Fascist ideology consistently invokes the primacy of the state. Leaders such as Benito Mussolini in Italyand Adolf Hitler in Germany embodied the state and claimed indisputable power. …Fascists advocate a mixed economy, with the principal goal of achieving autarky to secure national self-sufficiency and independence through protectionist and interventionist economic policies.[14]

    Fascism promotes the establishment of a totalitarian state.[162] The Doctrine of Fascism states, “The Fascist conception of the State is all-embracing; outside of it no human or spiritual values can exist, much less have value. Thus understood, Fascism is totalitarian, and the Fascist State—a synthesis and a unit inclusive of all values—interprets, develops, and potentiates the whole life of a people.”[163] In The Legal Basis of the Total State, Nazi political theorist Carl Schmitt described the Nazi intention to form a “strong state which guarantees a totality of political unity transcending all diversity” in order to avoid a “disastrous pluralism tearing the German people apart”.[164]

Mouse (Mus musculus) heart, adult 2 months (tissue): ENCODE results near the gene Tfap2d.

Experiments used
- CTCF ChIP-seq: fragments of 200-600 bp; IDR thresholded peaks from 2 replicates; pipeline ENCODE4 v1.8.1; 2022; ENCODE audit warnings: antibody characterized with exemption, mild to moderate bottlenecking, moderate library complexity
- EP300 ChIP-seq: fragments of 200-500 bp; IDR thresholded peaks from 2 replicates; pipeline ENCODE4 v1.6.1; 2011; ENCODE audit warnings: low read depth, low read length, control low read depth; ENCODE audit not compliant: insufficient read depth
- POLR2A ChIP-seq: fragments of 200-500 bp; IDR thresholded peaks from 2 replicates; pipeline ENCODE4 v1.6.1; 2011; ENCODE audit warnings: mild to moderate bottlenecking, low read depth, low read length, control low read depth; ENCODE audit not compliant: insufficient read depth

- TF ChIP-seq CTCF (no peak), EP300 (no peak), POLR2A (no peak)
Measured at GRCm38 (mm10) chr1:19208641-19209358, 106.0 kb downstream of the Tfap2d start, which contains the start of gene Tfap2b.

Fascist states pursued policies of social indoctrination through propaganda in education and the media and regulation of the production of educational and media materials.[165][166] Education was designed to glorify the fascist movement and inform students of its historical and political importance to the nation. It attempted to purge ideas that were not consistent with the beliefs of the fascist movement and to teach students to be obedient to the state.[167]

    =================================================

    As you can see from the foregoing excerpts, Fascism applies very well as a description of the kind of system toward which Cuba is headed under Raul Castro.

  • April 29, 2014 at 9:36 am
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    Fidel retired from active participation in the running of Cuba some 6 or 7 years ago. Try to keep up .
    As far as I know, Cuba retains some 51% -a controlling share – in all deals involving foreign investment ventures.
    This is eminently sensible given the rapacity of capitalists and their history of exploiting host country populations and resources.

  • April 29, 2014 at 9:33 am
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    You might want to Google : fascism definition and get some idea of what fascism is.
    It is NOT a term that fits Cuba at all.
    Further capitalism is a totalitarian top-down form that almost always necessitates a totalitarian governmental form to force the citizenry to accept the unfair division of wealth under capitalism .